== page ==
House Rules(3)

By: Rebecca Brooke

I looked at Wasden, only just managing to keep the shock from my face. Normally, the man was very conservative when he increased the pot. But this time, he’d more than doubled it in one round. He lifted a hand and rubbed the back of his neck as he pushed all of his chips forward. He knew the house rules. He must have honestly thought he had a chance to beat me. Then again, the probability of being dealt a pair of Kings was so low, most people didn’t expect it.

Carson’s eyes were wide as he slid his cards to the center of the table. Most likely he’d been bluffing from the beginning and hoped his high bid would scare people out. “Fuck, that’s it for me. I’m not going home to my wife empty handed.”

Two down. Two to go. I dropped my chips onto the pile. “Ten.”

Wasden’s eyes practically bulged out of his skull. “What?” he whispered.

“Ten grand?” Sullivan repeated. “That shit’s way too much for me.” He slid his cards to the center.

I turned my attention back to Wasden. He sat there, frozen, staring at the pot in front of him. When he finally looked up, his eyes were haunted.

“I’m already all-in.”

I could have felt bad for the guy and given him a break. Ashton probably would have. Unfortunately for him, that wasn’t my style.

“You know the house rules, Ray. You either match the bet or forfeit the pot.”

I’d instituted the rule a few years ago when I installed the new poker tables into the place. Getting rich quick on sports betting was one thing, but poker, that was just an insult to the game. A few young idiots came in hoping to hit it big by bluffing and pushing their chips all-in during the first round, forcing everyone else to call them. It pissed the other players off. When one guy almost took out one of the punks in my establishment, I talked to Dad. Neither of us wanted to call for cleanup every night because of that bullshit. So I made it a house rule.

Anyone who sat down at my tables knew the rules before any chips were set in front of them, including Ray Wasden. If it were at all possible, his hands shook even more when he ran one through his hair. He glanced at the cards on the table and then over to the pile of chips that sat before me. He swallowed hard.

His head snapped up, eyes bright. “What if I don’t bet cash?”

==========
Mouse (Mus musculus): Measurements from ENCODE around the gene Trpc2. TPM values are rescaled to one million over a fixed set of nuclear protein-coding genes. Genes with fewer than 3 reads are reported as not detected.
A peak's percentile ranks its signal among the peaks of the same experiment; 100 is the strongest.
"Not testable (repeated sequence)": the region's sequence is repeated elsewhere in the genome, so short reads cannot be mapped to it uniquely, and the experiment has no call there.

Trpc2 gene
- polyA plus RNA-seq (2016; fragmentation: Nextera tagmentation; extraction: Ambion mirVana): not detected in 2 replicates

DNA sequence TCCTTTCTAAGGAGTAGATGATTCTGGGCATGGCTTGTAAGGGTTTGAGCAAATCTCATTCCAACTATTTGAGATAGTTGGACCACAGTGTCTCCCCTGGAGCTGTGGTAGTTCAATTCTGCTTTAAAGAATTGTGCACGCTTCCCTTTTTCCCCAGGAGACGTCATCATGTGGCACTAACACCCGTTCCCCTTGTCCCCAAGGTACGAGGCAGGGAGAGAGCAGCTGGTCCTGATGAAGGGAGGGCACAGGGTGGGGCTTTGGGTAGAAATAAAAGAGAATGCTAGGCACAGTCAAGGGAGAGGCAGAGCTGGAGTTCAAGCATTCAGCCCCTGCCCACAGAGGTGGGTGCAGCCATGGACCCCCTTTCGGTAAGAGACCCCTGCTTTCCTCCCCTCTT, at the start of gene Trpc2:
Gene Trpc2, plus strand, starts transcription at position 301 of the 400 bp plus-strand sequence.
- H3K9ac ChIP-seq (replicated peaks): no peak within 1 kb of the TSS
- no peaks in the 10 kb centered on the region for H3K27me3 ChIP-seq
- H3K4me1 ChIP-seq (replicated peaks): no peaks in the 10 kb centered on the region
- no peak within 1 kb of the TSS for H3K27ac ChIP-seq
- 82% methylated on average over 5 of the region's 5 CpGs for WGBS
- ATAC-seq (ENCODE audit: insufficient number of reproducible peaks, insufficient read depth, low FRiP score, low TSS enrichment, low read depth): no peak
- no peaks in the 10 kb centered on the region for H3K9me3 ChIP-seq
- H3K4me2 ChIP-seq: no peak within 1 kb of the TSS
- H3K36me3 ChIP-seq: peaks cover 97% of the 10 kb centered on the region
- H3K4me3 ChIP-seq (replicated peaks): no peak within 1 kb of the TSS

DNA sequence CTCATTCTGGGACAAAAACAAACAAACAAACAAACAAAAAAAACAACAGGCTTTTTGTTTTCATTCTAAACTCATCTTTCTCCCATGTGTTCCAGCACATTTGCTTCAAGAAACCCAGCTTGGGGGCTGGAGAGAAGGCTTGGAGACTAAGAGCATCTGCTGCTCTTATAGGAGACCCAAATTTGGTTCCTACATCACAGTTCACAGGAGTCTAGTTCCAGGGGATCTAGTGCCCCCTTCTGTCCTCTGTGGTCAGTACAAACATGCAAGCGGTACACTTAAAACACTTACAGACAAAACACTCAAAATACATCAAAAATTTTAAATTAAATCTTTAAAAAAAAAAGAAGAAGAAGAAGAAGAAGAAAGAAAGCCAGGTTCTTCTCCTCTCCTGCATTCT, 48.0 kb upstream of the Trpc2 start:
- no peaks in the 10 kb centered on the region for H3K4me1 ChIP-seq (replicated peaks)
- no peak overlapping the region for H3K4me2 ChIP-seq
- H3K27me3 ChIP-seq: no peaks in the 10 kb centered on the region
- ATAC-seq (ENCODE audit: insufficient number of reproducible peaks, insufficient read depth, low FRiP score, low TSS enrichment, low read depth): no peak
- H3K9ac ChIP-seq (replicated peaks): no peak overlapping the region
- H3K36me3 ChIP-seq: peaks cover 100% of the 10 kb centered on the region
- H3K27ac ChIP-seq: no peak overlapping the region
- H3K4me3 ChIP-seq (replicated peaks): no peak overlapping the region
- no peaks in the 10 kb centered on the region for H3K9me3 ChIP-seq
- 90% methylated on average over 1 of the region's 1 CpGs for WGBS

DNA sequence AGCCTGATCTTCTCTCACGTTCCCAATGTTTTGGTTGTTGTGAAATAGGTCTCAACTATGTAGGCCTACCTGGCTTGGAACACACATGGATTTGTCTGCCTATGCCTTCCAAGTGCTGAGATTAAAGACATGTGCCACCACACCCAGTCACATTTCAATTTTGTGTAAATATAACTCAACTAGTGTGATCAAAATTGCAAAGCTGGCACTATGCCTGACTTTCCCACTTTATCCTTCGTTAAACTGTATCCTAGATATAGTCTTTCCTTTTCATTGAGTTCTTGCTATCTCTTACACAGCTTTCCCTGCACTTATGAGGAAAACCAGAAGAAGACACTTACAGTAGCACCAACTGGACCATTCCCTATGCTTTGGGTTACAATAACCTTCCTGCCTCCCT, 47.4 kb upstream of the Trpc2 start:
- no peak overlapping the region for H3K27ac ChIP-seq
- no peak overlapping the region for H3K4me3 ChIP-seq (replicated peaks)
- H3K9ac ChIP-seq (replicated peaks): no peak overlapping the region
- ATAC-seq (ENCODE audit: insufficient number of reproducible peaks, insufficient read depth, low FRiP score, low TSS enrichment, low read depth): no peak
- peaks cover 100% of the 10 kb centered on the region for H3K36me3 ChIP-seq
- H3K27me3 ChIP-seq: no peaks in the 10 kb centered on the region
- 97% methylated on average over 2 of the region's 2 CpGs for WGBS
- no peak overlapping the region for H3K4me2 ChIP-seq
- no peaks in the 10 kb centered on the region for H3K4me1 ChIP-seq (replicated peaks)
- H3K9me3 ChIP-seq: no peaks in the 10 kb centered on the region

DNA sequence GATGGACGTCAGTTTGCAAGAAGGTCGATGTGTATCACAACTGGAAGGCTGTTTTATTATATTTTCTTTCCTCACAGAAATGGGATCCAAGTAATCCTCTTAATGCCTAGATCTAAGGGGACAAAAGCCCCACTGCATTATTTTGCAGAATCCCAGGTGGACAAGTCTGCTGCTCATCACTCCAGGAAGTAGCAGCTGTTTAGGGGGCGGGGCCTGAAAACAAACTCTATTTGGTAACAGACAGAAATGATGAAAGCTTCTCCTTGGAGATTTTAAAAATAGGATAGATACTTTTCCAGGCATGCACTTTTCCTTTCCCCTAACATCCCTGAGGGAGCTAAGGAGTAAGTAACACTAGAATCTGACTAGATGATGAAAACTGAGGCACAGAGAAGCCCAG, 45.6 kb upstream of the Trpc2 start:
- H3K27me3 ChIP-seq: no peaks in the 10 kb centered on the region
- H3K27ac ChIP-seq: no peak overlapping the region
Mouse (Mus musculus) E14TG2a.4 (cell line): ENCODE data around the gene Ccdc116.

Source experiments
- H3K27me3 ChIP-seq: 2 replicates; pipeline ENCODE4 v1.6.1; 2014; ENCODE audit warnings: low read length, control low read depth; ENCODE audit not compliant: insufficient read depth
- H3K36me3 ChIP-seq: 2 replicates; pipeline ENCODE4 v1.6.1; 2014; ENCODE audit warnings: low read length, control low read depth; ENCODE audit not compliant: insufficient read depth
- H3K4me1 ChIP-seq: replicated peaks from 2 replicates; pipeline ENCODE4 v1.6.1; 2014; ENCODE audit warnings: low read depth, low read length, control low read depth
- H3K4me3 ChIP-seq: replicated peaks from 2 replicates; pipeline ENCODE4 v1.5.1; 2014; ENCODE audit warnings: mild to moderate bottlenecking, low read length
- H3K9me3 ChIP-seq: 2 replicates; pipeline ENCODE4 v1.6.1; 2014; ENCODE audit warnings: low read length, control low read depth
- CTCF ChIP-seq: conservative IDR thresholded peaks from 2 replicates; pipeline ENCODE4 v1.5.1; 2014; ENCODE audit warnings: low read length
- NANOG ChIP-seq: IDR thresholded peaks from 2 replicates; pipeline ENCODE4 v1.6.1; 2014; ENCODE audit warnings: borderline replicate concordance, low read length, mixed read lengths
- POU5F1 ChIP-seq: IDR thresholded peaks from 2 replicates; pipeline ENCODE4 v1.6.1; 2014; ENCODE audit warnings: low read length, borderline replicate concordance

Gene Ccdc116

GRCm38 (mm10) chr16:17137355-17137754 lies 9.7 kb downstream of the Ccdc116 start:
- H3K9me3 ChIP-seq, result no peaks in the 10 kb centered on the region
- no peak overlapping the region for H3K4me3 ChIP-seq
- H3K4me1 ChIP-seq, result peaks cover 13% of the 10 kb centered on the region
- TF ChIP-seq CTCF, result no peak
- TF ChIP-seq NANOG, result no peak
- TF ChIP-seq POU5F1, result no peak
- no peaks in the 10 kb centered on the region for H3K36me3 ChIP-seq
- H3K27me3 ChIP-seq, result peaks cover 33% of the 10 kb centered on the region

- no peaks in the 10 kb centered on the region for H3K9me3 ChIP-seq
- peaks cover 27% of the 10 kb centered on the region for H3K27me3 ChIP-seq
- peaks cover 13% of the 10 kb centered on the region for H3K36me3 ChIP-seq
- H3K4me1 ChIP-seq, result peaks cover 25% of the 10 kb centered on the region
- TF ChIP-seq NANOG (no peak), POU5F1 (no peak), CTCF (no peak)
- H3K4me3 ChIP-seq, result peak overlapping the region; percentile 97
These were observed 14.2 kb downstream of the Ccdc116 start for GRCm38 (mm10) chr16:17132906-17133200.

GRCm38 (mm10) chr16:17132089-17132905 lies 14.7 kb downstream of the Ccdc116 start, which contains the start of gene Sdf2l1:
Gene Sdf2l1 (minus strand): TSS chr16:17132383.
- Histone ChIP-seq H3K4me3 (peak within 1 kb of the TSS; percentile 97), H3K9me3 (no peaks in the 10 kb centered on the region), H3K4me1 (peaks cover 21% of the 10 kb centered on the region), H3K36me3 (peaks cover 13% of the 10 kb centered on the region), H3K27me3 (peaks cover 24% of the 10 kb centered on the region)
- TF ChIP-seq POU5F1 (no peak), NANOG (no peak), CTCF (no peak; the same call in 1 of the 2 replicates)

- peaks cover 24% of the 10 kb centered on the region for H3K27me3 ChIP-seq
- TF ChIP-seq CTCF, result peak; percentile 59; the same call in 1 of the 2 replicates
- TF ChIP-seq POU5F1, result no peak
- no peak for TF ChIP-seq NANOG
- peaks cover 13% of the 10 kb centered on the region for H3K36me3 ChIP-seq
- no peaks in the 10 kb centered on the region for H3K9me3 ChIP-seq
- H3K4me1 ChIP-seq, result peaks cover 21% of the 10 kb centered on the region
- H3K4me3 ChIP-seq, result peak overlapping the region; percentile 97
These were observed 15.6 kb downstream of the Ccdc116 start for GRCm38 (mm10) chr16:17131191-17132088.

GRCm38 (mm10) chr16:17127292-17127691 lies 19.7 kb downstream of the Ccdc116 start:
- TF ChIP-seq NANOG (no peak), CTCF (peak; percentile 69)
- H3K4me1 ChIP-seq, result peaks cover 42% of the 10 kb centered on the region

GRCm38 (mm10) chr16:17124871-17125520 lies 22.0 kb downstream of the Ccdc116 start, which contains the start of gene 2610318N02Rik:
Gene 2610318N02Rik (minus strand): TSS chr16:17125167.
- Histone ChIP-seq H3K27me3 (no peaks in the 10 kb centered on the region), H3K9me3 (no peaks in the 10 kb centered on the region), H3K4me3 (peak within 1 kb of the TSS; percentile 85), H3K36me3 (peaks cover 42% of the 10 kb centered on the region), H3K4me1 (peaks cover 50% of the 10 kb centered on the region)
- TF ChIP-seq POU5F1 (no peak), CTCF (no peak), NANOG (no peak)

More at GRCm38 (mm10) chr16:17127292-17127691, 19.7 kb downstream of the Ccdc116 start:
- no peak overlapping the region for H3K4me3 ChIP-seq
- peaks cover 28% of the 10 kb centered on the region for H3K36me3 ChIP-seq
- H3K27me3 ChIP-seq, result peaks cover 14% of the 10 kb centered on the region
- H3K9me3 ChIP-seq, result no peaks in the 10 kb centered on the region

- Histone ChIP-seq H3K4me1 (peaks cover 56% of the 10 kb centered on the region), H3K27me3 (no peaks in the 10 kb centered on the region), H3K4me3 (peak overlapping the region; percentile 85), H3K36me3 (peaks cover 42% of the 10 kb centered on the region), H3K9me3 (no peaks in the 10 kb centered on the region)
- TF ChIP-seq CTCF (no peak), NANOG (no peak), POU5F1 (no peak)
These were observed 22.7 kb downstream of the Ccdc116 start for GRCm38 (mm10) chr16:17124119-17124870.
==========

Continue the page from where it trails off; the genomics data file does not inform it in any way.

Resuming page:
I crossed my arms over my chest. What in the hell was he up to? “What could you possibly have on you worth two grand?”

I knew enough to know, even from this distance, that his watch was some cheap knockoff. Beyond that, he didn’t have anything else on that might pay the difference.

“A night with Theresa.”

My eyes narrowed. “What the fuck did you just say?”

“You can have a night with Theresa.”

How the fuck did my brother and I end up in these situations? I’d never met this Theresa. All I knew about her was that she took no shit from Wasden. My guess was the only reason she kept going back was money. Not that the little shit made a lot of it, but from what he said it was a hell of a lot more than her. He leapt from his seat and went over to the bar. What I hadn’t expected was for him to take the hand of the brunette I’d been watching earlier and lead her over to the table.

“Miller, this is Theresa. If you win, she’s yours for the night.” He pushed his chest out and held his head high but he wasn’t confident. A confident man doesn’t tremble like Ray Wasden was. Which made it all the more obvious that he needed to win this money.

But why?

It became very clear that the only reason he was willing to offer his girlfriend up was he thought he couldn’t lose. Desperation does strange things to people. For a moment, I sat back and pretended to contemplate his offer, when what I was really doing was checking out my winnings.

Her legs were tan and seemed even longer this close up. Her dress was also shorter than I had first noticed. One wrong move and her ass cheeks would peek out below the hem. The deep V in her neckline exposed smooth, creamy skin in the valley between her breasts. My cock hardened. The last three women I’d had below me in bed were nothing but a disappointment. Hell, it was the main reason I never waited until the morning to kick them out and send them on their way.

Her head snapped in his direction. “Ray! What the hell are you thinking?”

Wasden leaned over to whisper in her ear. Since he had to speak over the music playing throughout the room I could hear exactly what he said. “Don’t worry, babe. I’ve got this in the bag. I just need to throw in something enticing to call the pot and make up the difference.”

Her nostrils flared. “You’d better be right.”

Theresa stood, arms crossed over her chest, staring at the game. By now all the attention in the room had turned to our table. This shitshow needed to be over soon. I wasn’t making any money if everyone abandoned their tables to watch what was going on a mine.

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